Since the amendment to the constitutional section in 1906 many cases have arisen in which it was contended legislation violated the section, as the long list of annotations to the section as printed in the General Statutes of 1949 will disclose. Speaking generally, it may be said that no one of the many decisions is decisive of the question now before us, as each case was decided upon the wording of the statute involved and the facts appearing in the particular case. It has been held that for an act to have uniform operation throughout the state it need not affect every individual, class or community but that it is competent for the legislature to classify and adopt a law general in its nature to a class, but the classification must be a natural and not a fictitious one (Rambo v. Larrabee, 67 Kan. 634, 73 Pac. 915); that classification of counties based on population and assessed valuation are ordinarily sufficient to satisfy the constitutional requirement (State, ex rel., v. Wyandotte County Comm'rs, 140 Kan. 744, 39 P.2d 286) and that while the legislature has power to enact general laws applicable only to a portion of the state, or a community, or a certain class, if they operate uniformly on all members of the class created, the classification must be a natural one resting on a genuine and substantial basis (State, ex rel., v. Allen County Comm'rs, 156 Kan. 248, 133 P.2d 165).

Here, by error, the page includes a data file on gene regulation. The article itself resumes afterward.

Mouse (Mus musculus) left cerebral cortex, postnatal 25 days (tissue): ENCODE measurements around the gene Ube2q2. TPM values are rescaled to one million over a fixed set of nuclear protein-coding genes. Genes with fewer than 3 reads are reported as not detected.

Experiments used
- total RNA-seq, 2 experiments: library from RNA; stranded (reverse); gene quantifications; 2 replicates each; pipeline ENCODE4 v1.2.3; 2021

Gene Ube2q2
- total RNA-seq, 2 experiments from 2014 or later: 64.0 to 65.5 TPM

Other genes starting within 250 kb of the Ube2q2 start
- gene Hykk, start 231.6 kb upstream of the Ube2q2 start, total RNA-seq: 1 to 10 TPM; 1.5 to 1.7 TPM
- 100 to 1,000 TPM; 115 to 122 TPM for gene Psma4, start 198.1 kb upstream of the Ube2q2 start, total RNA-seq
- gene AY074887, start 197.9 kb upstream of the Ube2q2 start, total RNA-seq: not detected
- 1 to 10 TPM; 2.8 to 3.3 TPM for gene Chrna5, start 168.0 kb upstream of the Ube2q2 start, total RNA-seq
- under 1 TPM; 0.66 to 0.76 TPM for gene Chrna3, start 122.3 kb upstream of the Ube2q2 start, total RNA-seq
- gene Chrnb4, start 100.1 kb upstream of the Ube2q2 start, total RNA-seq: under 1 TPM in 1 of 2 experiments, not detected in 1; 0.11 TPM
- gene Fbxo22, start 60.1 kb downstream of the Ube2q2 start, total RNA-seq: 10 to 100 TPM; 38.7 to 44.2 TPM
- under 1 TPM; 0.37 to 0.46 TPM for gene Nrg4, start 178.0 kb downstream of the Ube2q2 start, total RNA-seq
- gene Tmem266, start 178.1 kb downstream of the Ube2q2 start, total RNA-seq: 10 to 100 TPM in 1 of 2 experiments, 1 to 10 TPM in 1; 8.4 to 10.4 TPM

In the late case of State, ex rel., v. City of Topeka, 168 Kan. 663, *589 215 P.2d 644, this court considered a claim of unconstitutionality of a statute pertaining to school election expenses in cities of the first class having a population of more than 70,000 and less than 100,000, the statute being upheld. In that opinion may be found citation of many of our decisions where it has been held that legislation based solely on population does not constitute special legislation nor contravene article II, section 17, of our constitution. That opinion, however, is limited generally to a discussion of population as a proper means of classification and does not otherwise treat whether the classification made was arbitrary or capricious, for the reason it bore no real and substantial relation to the subject matter of the act. In other cases it has been held that while the legislature has power to pass laws which apply to and operate uniformly on members of a class, the classification made must be a natural and germane one, not arbitrary or fictitious, and based upon distinctions which have a reasonable and substantial relation to the subject matter involved. See State, ex rel., v. Allen County Comm'rs, supra; State, ex rel., v. Schoeppel, 160 Kan. 396, 162 P.2d 80; Johnson County Comm'rs v. Robb, 161 Kan. 683, 171 P.2d 784; State, ex rel., v. Wyandotte County Comm'rs, 161 Kan. 700, 171 P.2d 777; Carson v. Kansas City, 162 Kan. 455, 177 P.2d 212; and Board of County Comm'rs v. Robb, 166 Kan. 122, 199 P.2d 530.